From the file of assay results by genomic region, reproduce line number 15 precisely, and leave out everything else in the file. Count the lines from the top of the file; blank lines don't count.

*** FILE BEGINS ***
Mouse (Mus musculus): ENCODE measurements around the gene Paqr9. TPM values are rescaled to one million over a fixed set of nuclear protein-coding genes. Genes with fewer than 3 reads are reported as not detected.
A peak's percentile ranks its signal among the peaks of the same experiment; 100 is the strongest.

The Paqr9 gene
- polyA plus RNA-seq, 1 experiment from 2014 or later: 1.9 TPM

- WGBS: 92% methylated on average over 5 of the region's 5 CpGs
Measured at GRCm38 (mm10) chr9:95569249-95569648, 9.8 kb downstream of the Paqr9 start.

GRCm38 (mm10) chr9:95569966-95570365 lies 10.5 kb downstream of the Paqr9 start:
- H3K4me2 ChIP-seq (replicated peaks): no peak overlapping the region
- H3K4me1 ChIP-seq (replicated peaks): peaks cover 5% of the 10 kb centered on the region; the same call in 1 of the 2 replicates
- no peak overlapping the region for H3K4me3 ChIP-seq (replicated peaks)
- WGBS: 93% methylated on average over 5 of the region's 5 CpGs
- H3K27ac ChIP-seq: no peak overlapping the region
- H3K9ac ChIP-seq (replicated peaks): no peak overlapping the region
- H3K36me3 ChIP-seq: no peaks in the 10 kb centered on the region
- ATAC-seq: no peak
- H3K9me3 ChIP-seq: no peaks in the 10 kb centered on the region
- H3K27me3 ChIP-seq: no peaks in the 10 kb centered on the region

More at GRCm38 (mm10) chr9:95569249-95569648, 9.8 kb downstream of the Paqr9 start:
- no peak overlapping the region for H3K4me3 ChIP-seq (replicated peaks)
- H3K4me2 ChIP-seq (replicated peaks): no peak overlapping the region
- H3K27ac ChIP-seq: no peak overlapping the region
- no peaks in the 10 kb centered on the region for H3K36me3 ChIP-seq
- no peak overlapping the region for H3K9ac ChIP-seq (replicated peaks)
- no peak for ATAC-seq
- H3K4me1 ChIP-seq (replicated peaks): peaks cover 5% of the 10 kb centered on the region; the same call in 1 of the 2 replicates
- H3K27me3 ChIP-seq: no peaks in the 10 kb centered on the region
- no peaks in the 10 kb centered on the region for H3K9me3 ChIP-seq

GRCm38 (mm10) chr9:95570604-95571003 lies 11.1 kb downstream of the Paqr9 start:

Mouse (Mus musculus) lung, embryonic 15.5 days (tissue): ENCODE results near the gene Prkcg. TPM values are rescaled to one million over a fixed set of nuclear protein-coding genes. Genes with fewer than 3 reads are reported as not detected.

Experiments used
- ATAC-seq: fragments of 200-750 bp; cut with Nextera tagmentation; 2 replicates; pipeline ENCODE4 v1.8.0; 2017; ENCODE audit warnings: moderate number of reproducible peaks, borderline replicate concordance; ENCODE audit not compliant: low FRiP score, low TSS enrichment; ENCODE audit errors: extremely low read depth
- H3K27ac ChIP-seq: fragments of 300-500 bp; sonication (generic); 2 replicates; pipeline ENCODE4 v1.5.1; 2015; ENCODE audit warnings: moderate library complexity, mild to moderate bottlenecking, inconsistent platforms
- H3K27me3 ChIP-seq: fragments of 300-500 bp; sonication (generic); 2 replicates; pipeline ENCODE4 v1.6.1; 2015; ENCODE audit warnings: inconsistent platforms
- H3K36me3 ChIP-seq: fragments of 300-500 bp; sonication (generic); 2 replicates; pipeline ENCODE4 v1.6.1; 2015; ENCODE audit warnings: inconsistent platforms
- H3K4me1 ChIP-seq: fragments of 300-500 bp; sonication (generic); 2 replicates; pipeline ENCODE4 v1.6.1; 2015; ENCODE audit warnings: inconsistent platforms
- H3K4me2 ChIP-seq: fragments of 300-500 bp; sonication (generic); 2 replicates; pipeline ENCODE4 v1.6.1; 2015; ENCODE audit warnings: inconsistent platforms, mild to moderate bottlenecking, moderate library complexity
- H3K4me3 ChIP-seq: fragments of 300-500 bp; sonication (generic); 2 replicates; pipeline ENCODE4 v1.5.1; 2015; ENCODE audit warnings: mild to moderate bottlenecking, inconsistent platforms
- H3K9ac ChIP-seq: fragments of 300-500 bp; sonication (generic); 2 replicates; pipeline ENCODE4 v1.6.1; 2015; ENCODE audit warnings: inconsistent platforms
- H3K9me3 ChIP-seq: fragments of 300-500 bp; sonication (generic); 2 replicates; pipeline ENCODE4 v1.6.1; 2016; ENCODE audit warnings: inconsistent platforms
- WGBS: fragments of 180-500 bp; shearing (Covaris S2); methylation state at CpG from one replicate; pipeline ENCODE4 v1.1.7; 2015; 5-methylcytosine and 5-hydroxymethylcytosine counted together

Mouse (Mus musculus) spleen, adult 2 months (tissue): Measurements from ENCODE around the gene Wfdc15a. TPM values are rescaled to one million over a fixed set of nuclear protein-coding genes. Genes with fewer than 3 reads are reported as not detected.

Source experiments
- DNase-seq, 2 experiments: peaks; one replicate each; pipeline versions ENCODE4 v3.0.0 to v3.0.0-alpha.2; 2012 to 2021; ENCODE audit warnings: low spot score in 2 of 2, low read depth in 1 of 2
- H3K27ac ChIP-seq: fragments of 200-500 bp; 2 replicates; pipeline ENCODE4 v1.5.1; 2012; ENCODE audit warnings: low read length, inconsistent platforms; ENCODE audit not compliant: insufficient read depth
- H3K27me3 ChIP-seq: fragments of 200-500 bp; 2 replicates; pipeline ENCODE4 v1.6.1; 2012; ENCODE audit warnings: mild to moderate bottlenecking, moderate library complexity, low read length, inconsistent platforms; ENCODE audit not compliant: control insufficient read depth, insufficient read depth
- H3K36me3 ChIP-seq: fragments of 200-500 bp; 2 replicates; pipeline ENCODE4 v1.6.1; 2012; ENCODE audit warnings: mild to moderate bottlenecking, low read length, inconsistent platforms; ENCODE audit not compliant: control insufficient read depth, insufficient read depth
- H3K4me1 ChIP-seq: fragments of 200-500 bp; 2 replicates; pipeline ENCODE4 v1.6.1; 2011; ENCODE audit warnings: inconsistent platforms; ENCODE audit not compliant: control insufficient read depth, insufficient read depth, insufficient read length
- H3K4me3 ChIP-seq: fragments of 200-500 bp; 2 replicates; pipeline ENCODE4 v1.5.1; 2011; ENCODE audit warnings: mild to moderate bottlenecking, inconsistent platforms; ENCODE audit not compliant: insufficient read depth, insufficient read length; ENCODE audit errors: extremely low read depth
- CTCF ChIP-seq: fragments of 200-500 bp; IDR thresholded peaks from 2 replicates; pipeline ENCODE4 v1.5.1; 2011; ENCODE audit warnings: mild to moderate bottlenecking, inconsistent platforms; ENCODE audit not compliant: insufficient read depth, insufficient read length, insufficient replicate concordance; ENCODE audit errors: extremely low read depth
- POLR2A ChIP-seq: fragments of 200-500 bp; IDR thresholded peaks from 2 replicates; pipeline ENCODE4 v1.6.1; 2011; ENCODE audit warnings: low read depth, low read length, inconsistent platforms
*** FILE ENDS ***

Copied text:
- ATAC-seq: no peak